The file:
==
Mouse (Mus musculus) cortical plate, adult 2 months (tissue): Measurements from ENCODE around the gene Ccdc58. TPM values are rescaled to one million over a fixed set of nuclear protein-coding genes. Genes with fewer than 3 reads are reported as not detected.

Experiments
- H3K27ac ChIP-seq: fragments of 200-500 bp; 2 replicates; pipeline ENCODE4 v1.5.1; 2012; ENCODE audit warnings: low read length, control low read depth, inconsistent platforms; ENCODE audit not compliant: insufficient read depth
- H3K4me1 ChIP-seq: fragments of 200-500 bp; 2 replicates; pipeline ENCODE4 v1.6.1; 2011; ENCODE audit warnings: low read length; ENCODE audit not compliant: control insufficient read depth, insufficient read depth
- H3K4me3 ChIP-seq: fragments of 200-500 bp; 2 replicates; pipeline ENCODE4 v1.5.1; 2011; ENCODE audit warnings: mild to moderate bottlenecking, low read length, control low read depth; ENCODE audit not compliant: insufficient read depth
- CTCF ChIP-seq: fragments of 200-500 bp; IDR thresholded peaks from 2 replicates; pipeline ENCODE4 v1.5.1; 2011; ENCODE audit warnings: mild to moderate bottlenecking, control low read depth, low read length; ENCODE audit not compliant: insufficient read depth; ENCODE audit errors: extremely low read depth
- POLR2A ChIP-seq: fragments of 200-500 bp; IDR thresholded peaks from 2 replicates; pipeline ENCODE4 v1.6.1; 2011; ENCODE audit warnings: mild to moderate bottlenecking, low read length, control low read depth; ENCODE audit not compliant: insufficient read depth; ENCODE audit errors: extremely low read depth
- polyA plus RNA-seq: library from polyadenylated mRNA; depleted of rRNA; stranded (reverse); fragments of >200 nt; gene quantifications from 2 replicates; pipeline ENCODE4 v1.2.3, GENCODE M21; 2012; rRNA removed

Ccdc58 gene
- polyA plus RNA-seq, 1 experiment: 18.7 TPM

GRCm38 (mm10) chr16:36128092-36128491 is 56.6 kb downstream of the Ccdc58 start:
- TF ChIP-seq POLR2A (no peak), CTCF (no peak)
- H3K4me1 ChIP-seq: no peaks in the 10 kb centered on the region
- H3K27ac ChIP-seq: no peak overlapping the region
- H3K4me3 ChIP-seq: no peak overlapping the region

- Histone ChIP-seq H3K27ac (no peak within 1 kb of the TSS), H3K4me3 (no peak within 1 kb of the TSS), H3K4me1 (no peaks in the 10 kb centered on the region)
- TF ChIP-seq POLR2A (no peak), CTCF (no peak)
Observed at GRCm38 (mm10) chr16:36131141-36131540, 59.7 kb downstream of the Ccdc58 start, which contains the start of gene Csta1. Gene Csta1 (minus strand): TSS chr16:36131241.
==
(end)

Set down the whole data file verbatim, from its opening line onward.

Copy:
Mouse (Mus musculus) cortical plate, adult 2 months (tissue): Measurements from ENCODE around the gene Ccdc58. TPM values are rescaled to one million over a fixed set of nuclear protein-coding genes. Genes with fewer than 3 reads are reported as not detected.

Experiments
- H3K27ac ChIP-seq: fragments of 200-500 bp; 2 replicates; pipeline ENCODE4 v1.5.1; 2012; ENCODE audit warnings: low read length, control low read depth, inconsistent platforms; ENCODE audit not compliant: insufficient read depth
- H3K4me1 ChIP-seq: fragments of 200-500 bp; 2 replicates; pipeline ENCODE4 v1.6.1; 2011; ENCODE audit warnings: low read length; ENCODE audit not compliant: control insufficient read depth, insufficient read depth
- H3K4me3 ChIP-seq: fragments of 200-500 bp; 2 replicates; pipeline ENCODE4 v1.5.1; 2011; ENCODE audit warnings: mild to moderate bottlenecking, low read length, control low read depth; ENCODE audit not compliant: insufficient read depth
- CTCF ChIP-seq: fragments of 200-500 bp; IDR thresholded peaks from 2 replicates; pipeline ENCODE4 v1.5.1; 2011; ENCODE audit warnings: mild to moderate bottlenecking, control low read depth, low read length; ENCODE audit not compliant: insufficient read depth; ENCODE audit errors: extremely low read depth
- POLR2A ChIP-seq: fragments of 200-500 bp; IDR thresholded peaks from 2 replicates; pipeline ENCODE4 v1.6.1; 2011; ENCODE audit warnings: mild to moderate bottlenecking, low read length, control low read depth; ENCODE audit not compliant: insufficient read depth; ENCODE audit errors: extremely low read depth
- polyA plus RNA-seq: library from polyadenylated mRNA; depleted of rRNA; stranded (reverse); fragments of >200 nt; gene quantifications from 2 replicates; pipeline ENCODE4 v1.2.3, GENCODE M21; 2012; rRNA removed

Ccdc58 gene
- polyA plus RNA-seq, 1 experiment: 18.7 TPM

GRCm38 (mm10) chr16:36128092-36128491 is 56.6 kb downstream of the Ccdc58 start:
- TF ChIP-seq POLR2A (no peak), CTCF (no peak)
- H3K4me1 ChIP-seq: no peaks in the 10 kb centered on the region
- H3K27ac ChIP-seq: no peak overlapping the region
- H3K4me3 ChIP-seq: no peak overlapping the region

- Histone ChIP-seq H3K27ac (no peak within 1 kb of the TSS), H3K4me3 (no peak within 1 kb of the TSS), H3K4me1 (no peaks in the 10 kb centered on the region)
- TF ChIP-seq POLR2A (no peak), CTCF (no peak)
Observed at GRCm38 (mm10) chr16:36131141-36131540, 59.7 kb downstream of the Ccdc58 start, which contains the start of gene Csta1. Gene Csta1 (minus strand): TSS chr16:36131241.